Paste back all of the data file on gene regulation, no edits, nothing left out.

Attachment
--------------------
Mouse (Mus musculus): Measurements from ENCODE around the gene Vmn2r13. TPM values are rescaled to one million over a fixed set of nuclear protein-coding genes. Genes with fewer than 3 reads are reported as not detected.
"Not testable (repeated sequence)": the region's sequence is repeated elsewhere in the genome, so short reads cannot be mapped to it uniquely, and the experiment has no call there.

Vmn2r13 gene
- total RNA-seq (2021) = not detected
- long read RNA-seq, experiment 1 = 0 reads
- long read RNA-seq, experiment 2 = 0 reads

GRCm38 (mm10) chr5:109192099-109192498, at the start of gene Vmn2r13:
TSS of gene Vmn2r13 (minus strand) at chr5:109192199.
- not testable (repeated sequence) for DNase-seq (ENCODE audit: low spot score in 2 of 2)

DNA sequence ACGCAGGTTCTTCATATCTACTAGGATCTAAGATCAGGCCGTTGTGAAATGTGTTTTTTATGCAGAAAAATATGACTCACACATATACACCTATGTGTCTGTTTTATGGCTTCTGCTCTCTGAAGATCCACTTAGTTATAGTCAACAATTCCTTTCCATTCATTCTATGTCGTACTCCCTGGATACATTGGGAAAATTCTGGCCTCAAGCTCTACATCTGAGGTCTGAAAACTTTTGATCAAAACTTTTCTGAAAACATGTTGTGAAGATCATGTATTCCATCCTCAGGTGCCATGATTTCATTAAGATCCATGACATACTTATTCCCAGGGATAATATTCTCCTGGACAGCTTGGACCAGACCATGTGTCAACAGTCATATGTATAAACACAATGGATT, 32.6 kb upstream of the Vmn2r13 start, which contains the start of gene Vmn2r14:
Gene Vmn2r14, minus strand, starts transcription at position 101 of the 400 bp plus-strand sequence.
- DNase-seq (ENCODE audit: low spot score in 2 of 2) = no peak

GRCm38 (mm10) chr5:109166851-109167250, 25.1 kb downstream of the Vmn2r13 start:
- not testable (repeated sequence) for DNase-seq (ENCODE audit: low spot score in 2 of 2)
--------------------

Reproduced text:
Mouse (Mus musculus): Measurements from ENCODE around the gene Vmn2r13. TPM values are rescaled to one million over a fixed set of nuclear protein-coding genes. Genes with fewer than 3 reads are reported as not detected.
"Not testable (repeated sequence)": the region's sequence is repeated elsewhere in the genome, so short reads cannot be mapped to it uniquely, and the experiment has no call there.

Vmn2r13 gene
- total RNA-seq (2021) = not detected
- long read RNA-seq, experiment 1 = 0 reads
- long read RNA-seq, experiment 2 = 0 reads

GRCm38 (mm10) chr5:109192099-109192498, at the start of gene Vmn2r13:
TSS of gene Vmn2r13 (minus strand) at chr5:109192199.
- not testable (repeated sequence) for DNase-seq (ENCODE audit: low spot score in 2 of 2)

DNA sequence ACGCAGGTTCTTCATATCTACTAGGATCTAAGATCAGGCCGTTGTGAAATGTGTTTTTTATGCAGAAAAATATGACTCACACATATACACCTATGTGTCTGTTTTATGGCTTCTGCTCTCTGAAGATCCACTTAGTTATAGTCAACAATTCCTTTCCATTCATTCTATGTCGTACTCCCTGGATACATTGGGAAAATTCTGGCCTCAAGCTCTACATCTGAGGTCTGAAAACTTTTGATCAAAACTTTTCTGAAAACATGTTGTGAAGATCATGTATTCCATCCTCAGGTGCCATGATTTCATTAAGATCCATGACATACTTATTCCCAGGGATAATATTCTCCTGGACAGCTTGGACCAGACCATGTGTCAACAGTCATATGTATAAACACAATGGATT, 32.6 kb upstream of the Vmn2r13 start, which contains the start of gene Vmn2r14:
Gene Vmn2r14, minus strand, starts transcription at position 101 of the 400 bp plus-strand sequence.
- DNase-seq (ENCODE audit: low spot score in 2 of 2) = no peak

GRCm38 (mm10) chr5:109166851-109167250, 25.1 kb downstream of the Vmn2r13 start:
- not testable (repeated sequence) for DNase-seq (ENCODE audit: low spot score in 2 of 2)